The village of Wassenaar, situated at the edge of the dunes, stretches out from the sea on its Western flank, to The Hague on its south side. The area is known to have been inhabited since approx. 1800 BC. Its first inhabitants found the sandbanks to be safe and dry, amidst the marshy dunes, exposed as they were to the sea at the time. Around 1150, a church was built here, dedicated to Willibrord, the Anglosaxon missionary who in the 7th century, brought Christianity to the area. Close to the church was a fortress, a large fortified building on an artificial hill, which was only discovered in the 20th century. This hill was called Wassenaar (meaning “steep hill,” according to some, of “close to wetlands” according to others.) The barons of Wassenaer, who owned the fortress and much of the land here, as well as the ancient village with the church, re believed to owe their name to this hill.
Manor houses The small village centre of Wassenaar remained as it was for centuries, but the sandbanks between The Hague and the old village were soon discovered by wealthy people from The Hague, who sought out the beautiful surroundings to build their manors. Clingendael and Duinrell were built in the 17th century. Around 1795, Wassenaar had no less than 26 manor houses.
Famous inhabitants A few famous inhabitants of these manor houses were so influential that their marks are still visible in the present day Wassenaar. Adriaan Pieter Twent van Raaphorst, who lived in Huis De Paauw and was Minister of the interior, public works and water management under King Louis Napoleon, paved the road in 1805 from The Hague to Haarlem, now known as the N44/A44. Between 1838 and 1881, Prince Frederick of the Netherlands, brother of King William II, owned not only Huis De Paauw, but also acquired many neighbouring estates, creating one large interconnected green area.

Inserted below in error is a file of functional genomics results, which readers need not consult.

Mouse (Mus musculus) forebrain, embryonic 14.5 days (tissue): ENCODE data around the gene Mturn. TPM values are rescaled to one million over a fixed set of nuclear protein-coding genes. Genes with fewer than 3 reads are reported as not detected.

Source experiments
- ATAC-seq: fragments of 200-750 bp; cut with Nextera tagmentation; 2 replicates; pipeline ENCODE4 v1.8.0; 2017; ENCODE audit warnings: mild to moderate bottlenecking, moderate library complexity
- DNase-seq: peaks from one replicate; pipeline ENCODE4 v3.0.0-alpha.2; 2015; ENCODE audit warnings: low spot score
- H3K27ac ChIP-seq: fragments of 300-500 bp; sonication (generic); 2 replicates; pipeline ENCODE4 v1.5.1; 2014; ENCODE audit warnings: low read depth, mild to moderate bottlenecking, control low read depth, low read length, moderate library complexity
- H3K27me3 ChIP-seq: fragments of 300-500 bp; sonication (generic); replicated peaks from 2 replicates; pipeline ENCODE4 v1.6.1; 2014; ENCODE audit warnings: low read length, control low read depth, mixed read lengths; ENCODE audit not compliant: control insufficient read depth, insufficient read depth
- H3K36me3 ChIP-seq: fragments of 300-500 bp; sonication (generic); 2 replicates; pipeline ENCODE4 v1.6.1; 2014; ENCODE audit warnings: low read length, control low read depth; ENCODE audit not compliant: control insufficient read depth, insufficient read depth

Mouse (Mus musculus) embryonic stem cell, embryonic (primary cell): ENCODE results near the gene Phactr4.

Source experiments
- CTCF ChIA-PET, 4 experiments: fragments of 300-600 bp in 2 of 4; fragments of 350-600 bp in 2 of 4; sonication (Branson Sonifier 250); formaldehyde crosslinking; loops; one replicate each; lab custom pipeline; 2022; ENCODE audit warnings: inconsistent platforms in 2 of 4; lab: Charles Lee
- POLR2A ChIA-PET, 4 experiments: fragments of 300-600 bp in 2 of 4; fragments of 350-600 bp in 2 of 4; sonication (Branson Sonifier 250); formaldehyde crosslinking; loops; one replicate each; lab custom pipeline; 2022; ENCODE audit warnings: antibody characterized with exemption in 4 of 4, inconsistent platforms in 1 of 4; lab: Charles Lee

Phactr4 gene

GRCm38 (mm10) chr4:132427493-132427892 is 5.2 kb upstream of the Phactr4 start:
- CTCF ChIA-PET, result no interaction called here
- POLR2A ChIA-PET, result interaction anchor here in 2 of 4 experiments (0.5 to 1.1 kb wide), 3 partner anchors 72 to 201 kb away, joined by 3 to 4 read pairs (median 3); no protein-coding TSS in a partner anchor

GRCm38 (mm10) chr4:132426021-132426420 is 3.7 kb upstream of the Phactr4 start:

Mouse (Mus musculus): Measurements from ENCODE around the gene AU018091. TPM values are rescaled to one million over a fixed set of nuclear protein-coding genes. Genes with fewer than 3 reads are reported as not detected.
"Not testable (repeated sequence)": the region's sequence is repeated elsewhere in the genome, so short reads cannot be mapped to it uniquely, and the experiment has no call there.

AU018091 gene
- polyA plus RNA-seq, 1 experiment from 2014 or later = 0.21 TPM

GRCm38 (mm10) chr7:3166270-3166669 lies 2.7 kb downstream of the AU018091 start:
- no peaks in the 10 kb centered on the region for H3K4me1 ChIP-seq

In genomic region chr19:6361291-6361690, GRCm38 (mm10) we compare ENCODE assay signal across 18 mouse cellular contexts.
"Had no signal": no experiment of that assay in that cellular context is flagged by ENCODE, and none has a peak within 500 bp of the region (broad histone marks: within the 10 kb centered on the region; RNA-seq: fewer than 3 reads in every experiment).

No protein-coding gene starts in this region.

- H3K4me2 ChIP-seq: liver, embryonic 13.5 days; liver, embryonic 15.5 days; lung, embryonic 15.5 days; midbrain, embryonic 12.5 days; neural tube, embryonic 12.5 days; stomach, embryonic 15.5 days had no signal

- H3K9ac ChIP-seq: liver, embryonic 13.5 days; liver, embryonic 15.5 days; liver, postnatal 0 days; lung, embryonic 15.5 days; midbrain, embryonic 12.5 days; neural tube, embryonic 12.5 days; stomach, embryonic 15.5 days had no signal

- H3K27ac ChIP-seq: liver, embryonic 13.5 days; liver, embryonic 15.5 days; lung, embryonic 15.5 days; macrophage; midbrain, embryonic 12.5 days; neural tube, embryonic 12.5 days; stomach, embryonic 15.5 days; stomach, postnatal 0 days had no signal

Village of villas The creation of the Hofpleinlijntje, a railway between the cities of The Hague and Rotterdam in 1908, made Wassenaar accessible to people from Rotterdam who also wanted to live out in the country. The construction of the tramline The Hague-Wassenaar-Leiden in 1923-1925 meant that wealthy city dwellers could now live by the sea. From the early 20th century onwards, Wassenaar drew thousands of new inhabitants. As the landlords passed away, large plots of land became available, which land companies then split into smaller parcels. Attractive villa parks were built. The train and the tram have long disappeared, but Wassenaar is still famous for its villas. The town now has over 25,000 inhabitants.
Unique historic photographs The town hall of Wassenaar has an image archive containing an impressive collection of photographs. Wassenaar has traditionally been widely known for its beautiful manors and villas. Many of these historic buildings can be found in the photo archive. If you search for “villa” or “landgoed” (country estate), scores of monumental buildings will appear on the screen. Many of these houses no longer exist. There are also some historic 19th century photographs of former mayors of Wassenaar and of Prince Frederick and his family. Frederick was the second son of King William I of the Netherlands. From 1838 until his death in 1881, he lived in Huize De Paauw, which now houses the photo archive.
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